The Credit Card Accountability Responsibility and Disclosure Act that the Federal Reserve Board enacted in 2010 bans “inactivity fees” charged to customers who do not make new purchases in a specific period of time. The OneCard, being a debit card, is not subject to these rules; Higher One charges an “abandoned account” fee of up to $19 per month. BB&T charges $7.50 per month after twelve months. Students should beware of these fees and others that are not completely transparent.
High-Risk Banking Industry
The high risk banking industry consists of companies who target customers with a history of mismanaging traditional checking accounts and/or bad credit, an industry which has seen a boom in recent years. Companies like Amscot and Ace Cash Express cash checks, open checking accounts, and issue credit and debit cards for this customer base, charging higher fees than traditional banks in exchange for the financial risk they take. The debit cards and related checking accounts these companies issue are normally under similar terms as the OneCard. Another service of these companies is payday loans. Payday loans are high-interest, short-term loans issued to customers in exchange for post-dated checks as collateral.
CashNetUSA, owned by Higher One, specializes in payday loans. CashNetUSA is a company that started as a pawn shop and expanded into the high risk banking industry. Higher One acquired CashNetUSA in November of 2009 to continue their rapid growth in the high risk banking market. In 2009, Higher One ranked 148th on Deloitte’s Fast 500 list with a 5-year growth of 1005%. The question is, how do 1.2 million students across the nation automatically become victims of the high risk banking industry? Higher One argues that many college students fall into the high-risk banking demographic, while denying being a part of that very industry. They suggest that many college students are unable to even cash paper checks without paying high-risk banking fees. These suggestions are completely false. It is true that many college students develop bad credit during their college careers, but while bad credit may prevent you from receiving overdraft authorization, it is unlikely to prevent you from opening a checking or savings account unless you are overdrawn at another bank. It appears that stipulations in Higher One’s contractual relationships with schools are responsible for students being needlessly subjected to high-risk bank fees. Students have several good options for receiving their residual funds and the OneCard is not one of them.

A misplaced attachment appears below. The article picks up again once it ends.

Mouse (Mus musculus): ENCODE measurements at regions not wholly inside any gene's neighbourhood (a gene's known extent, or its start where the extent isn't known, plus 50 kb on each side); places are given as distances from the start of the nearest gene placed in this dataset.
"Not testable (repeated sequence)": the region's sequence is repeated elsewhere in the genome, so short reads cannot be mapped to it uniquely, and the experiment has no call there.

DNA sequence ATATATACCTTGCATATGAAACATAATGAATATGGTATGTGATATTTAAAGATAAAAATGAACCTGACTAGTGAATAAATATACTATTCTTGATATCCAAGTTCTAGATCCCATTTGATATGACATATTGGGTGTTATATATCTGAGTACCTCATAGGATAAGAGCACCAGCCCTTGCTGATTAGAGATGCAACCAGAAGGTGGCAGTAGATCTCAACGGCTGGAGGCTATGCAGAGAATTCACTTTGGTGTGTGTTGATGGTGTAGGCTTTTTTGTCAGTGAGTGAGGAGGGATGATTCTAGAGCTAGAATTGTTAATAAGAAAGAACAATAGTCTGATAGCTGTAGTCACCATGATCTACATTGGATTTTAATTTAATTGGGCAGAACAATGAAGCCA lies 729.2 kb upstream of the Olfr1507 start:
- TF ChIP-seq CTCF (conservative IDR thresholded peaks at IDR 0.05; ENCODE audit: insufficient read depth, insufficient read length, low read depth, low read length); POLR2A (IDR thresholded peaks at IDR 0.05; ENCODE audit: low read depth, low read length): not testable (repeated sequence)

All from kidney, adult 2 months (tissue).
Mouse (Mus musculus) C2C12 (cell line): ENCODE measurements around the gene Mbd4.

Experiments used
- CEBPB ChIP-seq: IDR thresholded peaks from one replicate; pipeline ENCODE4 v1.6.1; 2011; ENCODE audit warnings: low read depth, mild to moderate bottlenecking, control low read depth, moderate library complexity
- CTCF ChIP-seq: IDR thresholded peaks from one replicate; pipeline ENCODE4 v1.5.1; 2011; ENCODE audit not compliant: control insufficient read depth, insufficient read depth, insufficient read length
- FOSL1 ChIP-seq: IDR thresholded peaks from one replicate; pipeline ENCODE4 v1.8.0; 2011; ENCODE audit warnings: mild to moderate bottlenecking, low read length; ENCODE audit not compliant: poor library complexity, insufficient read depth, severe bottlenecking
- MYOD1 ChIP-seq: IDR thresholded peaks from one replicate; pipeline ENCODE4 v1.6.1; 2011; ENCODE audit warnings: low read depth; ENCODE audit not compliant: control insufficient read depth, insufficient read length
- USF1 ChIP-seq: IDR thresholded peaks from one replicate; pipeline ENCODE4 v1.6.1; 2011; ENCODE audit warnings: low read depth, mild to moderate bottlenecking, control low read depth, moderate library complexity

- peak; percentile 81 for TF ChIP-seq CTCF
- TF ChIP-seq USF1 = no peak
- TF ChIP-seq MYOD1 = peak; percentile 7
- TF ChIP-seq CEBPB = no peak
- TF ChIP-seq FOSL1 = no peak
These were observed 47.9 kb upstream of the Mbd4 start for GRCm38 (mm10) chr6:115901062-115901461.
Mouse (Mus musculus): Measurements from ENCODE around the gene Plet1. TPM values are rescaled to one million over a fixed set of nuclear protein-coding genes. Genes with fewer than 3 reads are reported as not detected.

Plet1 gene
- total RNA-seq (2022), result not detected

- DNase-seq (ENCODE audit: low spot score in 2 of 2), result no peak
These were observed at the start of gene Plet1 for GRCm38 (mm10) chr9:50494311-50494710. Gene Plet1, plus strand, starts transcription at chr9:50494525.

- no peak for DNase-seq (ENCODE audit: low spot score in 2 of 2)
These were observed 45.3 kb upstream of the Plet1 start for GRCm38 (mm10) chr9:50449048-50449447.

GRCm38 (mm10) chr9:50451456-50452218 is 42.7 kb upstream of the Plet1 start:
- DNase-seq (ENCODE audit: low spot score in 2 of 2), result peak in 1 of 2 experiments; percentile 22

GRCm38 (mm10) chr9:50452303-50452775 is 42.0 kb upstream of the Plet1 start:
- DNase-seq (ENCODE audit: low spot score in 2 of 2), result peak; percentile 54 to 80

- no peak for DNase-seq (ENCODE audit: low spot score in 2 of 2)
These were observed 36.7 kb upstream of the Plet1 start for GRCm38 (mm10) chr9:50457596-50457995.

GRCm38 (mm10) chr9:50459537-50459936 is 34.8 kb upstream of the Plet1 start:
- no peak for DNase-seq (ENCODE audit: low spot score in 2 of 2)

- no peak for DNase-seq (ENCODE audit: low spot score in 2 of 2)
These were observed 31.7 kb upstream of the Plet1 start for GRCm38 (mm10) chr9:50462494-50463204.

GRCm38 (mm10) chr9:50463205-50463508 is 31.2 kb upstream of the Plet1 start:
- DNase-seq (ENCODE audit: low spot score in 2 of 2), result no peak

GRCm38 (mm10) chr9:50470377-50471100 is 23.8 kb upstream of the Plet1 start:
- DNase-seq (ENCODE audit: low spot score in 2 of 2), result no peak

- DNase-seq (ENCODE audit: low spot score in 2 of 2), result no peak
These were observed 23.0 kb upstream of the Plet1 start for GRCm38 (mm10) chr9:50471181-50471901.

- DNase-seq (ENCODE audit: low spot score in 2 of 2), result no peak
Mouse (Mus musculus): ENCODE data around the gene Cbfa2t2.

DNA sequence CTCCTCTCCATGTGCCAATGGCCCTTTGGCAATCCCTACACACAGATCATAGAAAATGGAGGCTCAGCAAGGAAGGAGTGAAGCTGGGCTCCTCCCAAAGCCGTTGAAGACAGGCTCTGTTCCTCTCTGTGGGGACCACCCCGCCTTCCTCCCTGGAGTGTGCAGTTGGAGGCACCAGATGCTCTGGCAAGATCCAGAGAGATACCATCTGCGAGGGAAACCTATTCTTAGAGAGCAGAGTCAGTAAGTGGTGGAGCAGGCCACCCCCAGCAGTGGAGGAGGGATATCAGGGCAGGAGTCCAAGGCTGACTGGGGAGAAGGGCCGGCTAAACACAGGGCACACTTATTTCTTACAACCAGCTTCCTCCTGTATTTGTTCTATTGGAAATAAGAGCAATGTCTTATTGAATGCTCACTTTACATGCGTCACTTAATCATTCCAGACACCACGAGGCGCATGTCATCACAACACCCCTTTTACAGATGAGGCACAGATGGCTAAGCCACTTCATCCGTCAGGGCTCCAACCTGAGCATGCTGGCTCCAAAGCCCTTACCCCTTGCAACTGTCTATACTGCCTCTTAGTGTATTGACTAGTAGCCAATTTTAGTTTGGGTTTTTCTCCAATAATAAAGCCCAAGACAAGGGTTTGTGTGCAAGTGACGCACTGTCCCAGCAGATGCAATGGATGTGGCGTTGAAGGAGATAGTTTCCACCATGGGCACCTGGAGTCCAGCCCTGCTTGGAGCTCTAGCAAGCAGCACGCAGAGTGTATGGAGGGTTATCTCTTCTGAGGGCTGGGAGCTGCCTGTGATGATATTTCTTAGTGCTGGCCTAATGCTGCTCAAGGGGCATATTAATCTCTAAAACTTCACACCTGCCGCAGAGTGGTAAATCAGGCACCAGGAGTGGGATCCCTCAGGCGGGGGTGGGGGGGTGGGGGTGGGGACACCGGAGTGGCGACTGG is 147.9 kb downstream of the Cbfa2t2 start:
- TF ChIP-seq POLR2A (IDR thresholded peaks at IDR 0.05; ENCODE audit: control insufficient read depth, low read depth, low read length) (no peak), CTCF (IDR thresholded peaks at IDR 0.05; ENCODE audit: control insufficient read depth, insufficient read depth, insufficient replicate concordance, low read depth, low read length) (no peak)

Regardless of what you do, you have to receive your residual loan money from Higher One, no choices, no options, if your school contracts with the company. You do have options about how to receive these funds and about how you do your banking. Higher One would like you to believe that these options are inferior to the OneCard or that they simply do not exist. You can decide for yourself.
The first option is the OneCard, whose only apparent advantage is that you will receive your funds the same day they are released by your school. The second option is to have the funds electronically transferred to a third-party account. This could be a traditional checking or savings account or could be the account of a family member or friend. This option involves no costs or fees and takes 2 to 3 business days. Higher One lists a third option of receiving a paper check via the mail that takes 5 to 7 business days. This paper check option is not available at all schools, though according to Higher One’s Lauren Perry, it is available for SPC students.
Students have many banking options available to them, some specifically designed for them with their unique needs in mind. BB&T offers free student and savings accounts to students 23 and younger. SunTrust currently offers free checking and savings accounts to students as well (As of March 2012 there will be a $4 monthly fee that can be waived with direct deposit). These accounts offer benefits like free checks and a number of “foreign ATM fee waives per month. These accounts do carry standard fees for overdraft, but not those “noodly, little fees” that Higher One is so fond of. These banks and many others offer accounts for people over 23 for free or with minimal charges that are usually waived with direct deposit. While Higher One does, technically, operate within the law, there are better options available.
by Keith Thompson